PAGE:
At some stage, the troop underwent a written intelligence test supervised by a sergeant from the Royal Army Education Corps whom I thought I had seen sometime in the past (when else?) I completed the test with about 10 minutes to spare and spent the time seeing whether I agreed with my answers.
A little later, we were taken to a more practical test, in a different building, I think. Here, each of us was placed in front of a table, the top of which was divided into a number of sections, within each of which was a jumble of metal parts. These, apparently, could be assembled to make a useful tool. The jumble in the top left hand section suggested an adjustable spanner but I failed to get the parts to confirm this. None of the other collections gave any hint as to what they might have produced and, thinking it unlikely that playing with them would induce them of themselves to come together appropriately, I did not bother. Instead, there being nothing else to do. I re-arranged each jumble more neatly within its own section. I did not foresee the slight embarrassment this would cause me. At the end of the allotted period, the supervising NCO inspected what each of us had achieved and then ordered the others to dismantle whatever it was each had mantled. Naturally, the parts resumed something like their original jumble, for which the NCO berated them for not neatly arranging the parts as I had done.
Subsequently, we each were interviewed by Personnel Selection Officers. Mine was a major who after the usual courtesies, said "You do not seem to be cut out for the Signals". I agreed, despite thinking that he would have been even more accurate had he said 'army' instead of 'signals'. I admitted that I had not thought about the Intelligence Corps. Unaware of the Corps' existence, I asked what they did and received the surprising response "I don't know, something cloak and dagger, I think." January in bleak Catterick made the cloak attractive but I was not so keen about the dagger. However, I said I would try it.He then presumed I would apply for a commission. After a brief and rapid internal discussion, I again said 'yes' and was pleased when he said that I was not fit enough at present but the matter would be reconsidered after about three months.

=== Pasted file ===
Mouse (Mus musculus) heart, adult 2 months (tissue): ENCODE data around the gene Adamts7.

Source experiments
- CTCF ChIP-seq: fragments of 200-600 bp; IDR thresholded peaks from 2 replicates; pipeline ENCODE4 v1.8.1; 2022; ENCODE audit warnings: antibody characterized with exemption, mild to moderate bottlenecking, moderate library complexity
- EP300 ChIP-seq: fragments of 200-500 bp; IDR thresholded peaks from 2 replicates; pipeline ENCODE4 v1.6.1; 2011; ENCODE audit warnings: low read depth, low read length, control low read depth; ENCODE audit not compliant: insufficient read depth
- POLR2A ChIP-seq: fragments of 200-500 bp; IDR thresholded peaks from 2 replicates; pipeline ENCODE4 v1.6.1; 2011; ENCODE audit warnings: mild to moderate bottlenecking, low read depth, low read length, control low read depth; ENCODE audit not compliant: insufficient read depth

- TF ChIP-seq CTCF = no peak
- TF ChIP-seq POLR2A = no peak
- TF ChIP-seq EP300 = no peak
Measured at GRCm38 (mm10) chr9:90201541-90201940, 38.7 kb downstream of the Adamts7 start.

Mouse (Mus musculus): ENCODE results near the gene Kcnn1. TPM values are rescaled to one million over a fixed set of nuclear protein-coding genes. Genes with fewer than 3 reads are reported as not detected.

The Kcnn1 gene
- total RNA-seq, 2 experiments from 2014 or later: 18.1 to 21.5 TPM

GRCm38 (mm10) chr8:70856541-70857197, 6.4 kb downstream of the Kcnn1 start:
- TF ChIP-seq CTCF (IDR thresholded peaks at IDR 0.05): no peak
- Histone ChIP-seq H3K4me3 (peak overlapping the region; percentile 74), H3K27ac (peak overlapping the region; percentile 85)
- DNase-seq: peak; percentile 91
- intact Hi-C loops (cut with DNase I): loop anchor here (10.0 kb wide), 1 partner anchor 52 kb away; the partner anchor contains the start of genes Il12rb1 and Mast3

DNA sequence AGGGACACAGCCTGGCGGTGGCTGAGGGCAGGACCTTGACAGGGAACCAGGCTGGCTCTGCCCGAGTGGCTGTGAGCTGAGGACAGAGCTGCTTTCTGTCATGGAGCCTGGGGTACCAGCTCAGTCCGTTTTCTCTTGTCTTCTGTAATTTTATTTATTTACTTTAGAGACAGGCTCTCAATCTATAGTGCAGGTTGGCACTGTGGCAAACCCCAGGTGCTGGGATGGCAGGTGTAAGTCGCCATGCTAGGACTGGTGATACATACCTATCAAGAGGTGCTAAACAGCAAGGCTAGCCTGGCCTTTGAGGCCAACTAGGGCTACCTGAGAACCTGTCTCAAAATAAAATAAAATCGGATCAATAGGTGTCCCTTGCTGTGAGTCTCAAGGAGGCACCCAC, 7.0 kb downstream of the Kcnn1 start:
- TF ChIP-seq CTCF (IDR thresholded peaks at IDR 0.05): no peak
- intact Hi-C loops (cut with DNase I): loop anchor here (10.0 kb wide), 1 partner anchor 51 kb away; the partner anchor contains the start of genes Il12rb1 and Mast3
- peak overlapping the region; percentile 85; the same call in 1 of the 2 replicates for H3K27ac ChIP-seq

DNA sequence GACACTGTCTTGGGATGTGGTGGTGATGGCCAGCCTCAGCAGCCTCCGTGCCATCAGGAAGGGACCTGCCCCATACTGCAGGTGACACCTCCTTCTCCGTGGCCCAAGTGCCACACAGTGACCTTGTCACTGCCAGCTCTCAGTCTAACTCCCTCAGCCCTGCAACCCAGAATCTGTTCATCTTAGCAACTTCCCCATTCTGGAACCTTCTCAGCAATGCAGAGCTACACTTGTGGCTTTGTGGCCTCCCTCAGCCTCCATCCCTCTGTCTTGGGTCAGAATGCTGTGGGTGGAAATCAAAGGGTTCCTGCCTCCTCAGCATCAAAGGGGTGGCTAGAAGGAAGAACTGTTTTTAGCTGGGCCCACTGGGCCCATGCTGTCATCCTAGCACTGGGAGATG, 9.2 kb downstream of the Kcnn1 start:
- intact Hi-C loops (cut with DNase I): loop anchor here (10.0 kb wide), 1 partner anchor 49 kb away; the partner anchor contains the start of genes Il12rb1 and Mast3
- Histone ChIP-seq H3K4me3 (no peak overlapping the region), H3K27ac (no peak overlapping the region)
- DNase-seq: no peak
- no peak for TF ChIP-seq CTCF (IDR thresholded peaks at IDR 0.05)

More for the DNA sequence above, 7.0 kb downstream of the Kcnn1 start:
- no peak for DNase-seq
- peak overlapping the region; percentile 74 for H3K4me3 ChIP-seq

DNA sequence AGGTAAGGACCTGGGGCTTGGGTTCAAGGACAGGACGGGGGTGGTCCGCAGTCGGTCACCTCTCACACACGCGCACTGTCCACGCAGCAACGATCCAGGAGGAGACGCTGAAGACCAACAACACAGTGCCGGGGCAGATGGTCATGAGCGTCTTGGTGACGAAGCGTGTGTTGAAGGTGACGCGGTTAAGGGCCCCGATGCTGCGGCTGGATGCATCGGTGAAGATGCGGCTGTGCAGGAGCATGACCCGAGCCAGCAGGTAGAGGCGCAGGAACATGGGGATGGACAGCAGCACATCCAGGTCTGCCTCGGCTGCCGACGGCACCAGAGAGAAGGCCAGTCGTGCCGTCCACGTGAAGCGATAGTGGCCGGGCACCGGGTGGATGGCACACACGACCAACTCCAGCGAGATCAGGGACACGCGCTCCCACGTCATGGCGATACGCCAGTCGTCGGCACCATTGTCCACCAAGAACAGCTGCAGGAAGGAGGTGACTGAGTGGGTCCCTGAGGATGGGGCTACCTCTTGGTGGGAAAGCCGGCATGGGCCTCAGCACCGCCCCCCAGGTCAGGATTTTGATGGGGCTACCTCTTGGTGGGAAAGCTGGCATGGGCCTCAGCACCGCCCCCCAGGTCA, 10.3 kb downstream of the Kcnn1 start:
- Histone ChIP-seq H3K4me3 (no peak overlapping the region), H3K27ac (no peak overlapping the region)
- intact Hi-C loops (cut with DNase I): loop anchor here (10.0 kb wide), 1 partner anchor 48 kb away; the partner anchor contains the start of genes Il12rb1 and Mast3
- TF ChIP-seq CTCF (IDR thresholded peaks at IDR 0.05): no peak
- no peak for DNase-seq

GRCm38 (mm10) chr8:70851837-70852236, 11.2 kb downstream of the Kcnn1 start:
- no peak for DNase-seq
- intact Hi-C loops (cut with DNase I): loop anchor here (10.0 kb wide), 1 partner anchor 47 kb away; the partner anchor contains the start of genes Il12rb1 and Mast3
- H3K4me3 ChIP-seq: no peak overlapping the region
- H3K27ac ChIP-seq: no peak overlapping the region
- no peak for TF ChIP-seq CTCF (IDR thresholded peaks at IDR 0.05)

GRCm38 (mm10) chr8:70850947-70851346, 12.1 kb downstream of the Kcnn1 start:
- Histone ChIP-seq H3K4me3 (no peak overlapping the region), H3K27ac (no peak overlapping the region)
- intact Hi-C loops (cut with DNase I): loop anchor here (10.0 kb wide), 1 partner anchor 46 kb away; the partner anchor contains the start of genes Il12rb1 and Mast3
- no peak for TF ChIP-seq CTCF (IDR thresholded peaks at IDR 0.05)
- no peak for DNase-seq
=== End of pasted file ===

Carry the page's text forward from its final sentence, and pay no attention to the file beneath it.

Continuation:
Fortunately, it was never mentioned again; it seemed too much like hard work.
For some periods of our training, Cpl. Jukes was relieved by a Scotsman, Cpl. Vaness whose period of full time National Service was coming to its end. He was a much more competent instructor and although assisting Jukes, unwittingly exposed the wide gap in their abilities. During the afternoon of my second Wednesday at Catterick, Jukes was taking us for rifle drill when a messenger approached him. After a brief chat, Jukes ordered me out of the squad and I was told that I was being transferred the next morning. I felt that Jukes' chances of 'best troop', although still slight, were nevertheless considerably enhanced by my removal. It is quite likely that he thought so, too.